While the verbs "behave" and "conduct" are similar in meaning, they behave slightly differently syntactically (phew!).
For starters, we should carve off the meaning of "behave" that implies "well." As other responders have pointed out, using "behave" without a reflexive pronoun, adverb, or adverbial phrase includes the meaning of "nicely" or "so as not to offend people." It is used most commonly in regards to children's behavior. We can also suggest this meaning with a reflexive object while omitting an adverb (e.g. "Behave yourself!") In fact, I have a hunch (perhaps someone can work with me to confirm it) that the now-common imperative "Behave" is just a shortened form of "Behave yourself!" Shortened because you can't behave anyone else, so why include the reflexive object?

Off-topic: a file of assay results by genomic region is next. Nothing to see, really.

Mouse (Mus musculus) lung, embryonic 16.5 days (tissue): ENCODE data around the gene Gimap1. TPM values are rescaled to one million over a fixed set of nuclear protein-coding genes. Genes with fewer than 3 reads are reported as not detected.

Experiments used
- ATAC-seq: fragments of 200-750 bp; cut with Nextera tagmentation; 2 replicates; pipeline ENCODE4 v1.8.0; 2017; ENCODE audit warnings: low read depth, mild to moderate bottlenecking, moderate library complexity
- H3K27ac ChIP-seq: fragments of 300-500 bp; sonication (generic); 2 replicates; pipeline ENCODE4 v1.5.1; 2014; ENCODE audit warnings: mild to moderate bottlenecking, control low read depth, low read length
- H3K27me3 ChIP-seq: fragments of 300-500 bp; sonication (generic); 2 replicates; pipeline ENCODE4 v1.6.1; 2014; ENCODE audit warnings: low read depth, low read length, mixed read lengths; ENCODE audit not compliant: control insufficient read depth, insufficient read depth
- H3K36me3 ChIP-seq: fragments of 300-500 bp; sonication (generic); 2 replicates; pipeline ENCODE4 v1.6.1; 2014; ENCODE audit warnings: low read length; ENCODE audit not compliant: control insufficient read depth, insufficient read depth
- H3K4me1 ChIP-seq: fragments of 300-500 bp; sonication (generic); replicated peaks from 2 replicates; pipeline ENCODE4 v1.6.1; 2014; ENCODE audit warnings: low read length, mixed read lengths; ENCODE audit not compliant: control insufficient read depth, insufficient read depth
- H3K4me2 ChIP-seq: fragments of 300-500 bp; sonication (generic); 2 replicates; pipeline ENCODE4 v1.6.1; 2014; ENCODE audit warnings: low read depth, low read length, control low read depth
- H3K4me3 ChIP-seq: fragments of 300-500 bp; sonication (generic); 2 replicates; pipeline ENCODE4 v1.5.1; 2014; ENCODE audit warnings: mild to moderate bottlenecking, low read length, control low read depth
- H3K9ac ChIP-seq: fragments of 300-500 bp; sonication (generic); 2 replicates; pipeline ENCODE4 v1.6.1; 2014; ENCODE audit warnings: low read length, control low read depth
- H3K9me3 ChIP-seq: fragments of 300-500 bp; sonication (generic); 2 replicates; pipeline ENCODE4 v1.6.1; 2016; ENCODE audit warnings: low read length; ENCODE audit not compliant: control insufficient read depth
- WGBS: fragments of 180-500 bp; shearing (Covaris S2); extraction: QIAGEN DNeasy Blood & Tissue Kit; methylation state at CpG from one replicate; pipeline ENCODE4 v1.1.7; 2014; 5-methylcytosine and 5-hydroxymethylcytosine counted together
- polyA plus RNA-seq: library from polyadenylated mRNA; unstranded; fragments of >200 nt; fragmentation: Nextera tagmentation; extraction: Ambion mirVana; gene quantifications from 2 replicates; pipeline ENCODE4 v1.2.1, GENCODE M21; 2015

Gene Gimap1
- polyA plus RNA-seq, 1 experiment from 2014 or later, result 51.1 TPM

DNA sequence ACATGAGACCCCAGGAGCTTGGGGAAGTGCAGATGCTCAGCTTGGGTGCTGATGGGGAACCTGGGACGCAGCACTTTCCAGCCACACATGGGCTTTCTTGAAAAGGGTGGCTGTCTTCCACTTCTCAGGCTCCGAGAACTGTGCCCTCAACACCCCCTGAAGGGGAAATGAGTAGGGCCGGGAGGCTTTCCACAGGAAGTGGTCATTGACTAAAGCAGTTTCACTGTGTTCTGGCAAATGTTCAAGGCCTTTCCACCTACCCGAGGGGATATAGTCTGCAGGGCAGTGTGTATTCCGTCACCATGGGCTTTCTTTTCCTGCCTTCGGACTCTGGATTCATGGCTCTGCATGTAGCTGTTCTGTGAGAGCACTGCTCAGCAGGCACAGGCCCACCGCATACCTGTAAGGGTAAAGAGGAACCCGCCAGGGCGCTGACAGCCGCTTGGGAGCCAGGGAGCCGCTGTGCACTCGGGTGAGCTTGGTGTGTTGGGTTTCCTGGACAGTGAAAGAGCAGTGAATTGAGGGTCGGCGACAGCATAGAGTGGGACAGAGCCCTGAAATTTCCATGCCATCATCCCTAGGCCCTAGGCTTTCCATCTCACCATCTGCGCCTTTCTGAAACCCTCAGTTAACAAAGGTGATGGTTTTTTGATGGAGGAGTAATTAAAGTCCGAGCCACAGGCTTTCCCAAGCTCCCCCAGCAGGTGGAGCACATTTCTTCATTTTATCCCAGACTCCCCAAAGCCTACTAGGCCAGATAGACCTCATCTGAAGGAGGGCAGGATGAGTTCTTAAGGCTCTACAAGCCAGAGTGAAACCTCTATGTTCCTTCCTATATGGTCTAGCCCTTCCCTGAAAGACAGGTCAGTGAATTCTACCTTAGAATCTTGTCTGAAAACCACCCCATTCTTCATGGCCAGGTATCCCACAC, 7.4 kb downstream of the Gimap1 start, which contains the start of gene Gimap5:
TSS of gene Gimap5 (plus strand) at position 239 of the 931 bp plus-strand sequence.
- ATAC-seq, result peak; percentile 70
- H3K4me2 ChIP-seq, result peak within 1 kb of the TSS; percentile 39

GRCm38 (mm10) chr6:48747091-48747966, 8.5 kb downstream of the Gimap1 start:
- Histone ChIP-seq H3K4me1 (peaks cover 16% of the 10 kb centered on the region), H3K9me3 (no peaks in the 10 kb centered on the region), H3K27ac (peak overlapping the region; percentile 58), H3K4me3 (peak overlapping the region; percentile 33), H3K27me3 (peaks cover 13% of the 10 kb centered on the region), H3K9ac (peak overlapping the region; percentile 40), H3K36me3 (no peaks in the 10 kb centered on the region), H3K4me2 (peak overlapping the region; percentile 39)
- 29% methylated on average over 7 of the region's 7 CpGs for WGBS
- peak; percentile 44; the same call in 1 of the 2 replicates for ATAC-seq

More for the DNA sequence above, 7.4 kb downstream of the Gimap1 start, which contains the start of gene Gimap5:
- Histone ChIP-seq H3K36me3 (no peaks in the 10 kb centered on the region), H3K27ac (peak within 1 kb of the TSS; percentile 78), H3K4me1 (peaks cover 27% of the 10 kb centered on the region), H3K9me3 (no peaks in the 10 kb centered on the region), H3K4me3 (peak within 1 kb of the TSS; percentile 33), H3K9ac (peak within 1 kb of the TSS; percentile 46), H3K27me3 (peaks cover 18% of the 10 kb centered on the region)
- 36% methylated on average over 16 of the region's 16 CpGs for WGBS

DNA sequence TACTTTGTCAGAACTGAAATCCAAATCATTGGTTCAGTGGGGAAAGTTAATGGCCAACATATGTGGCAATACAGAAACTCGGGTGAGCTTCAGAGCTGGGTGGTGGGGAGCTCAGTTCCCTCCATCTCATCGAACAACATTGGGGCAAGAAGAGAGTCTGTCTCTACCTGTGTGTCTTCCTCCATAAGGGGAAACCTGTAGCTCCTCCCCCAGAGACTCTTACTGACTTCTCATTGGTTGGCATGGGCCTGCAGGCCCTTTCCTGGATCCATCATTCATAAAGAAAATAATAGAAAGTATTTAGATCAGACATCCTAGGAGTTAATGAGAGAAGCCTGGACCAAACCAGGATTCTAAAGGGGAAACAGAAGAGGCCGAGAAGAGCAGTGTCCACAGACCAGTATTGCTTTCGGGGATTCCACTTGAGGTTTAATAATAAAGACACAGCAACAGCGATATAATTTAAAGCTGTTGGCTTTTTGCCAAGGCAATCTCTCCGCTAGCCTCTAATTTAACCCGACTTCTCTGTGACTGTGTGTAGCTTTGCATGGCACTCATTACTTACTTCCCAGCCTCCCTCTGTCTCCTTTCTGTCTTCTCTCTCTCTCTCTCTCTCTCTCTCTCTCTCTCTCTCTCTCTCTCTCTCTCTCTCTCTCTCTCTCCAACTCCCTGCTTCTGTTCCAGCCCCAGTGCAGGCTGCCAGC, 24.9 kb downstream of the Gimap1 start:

"Conduct" is never used in the same way as this form of "behave."
With its behavior-related meaning (as opposed to its meaning of planning and doing (e.g. conduct research), of guiding a performance (e.g. conduct the choir), of guiding someone (e.g. conducted the tour group to...), or of acting as a conveyance medium (e.g. conduct electricity)), "conduct" has an obligatory reflexive object (e.g. herself) and an adverbial phrase (e.g. in a manner befitting a duchess).
Outside of the meaning / usage of "behave" outlined above, but with the same meaning of "acting in a certain way," "behave" has an obligatory adverb (e.g. nicely). In this way, it is similar to the class of words including certain meanings of "augur," "bode," "mean," and "treat."
Source: English Verb Classes and Alternations, Beth Levin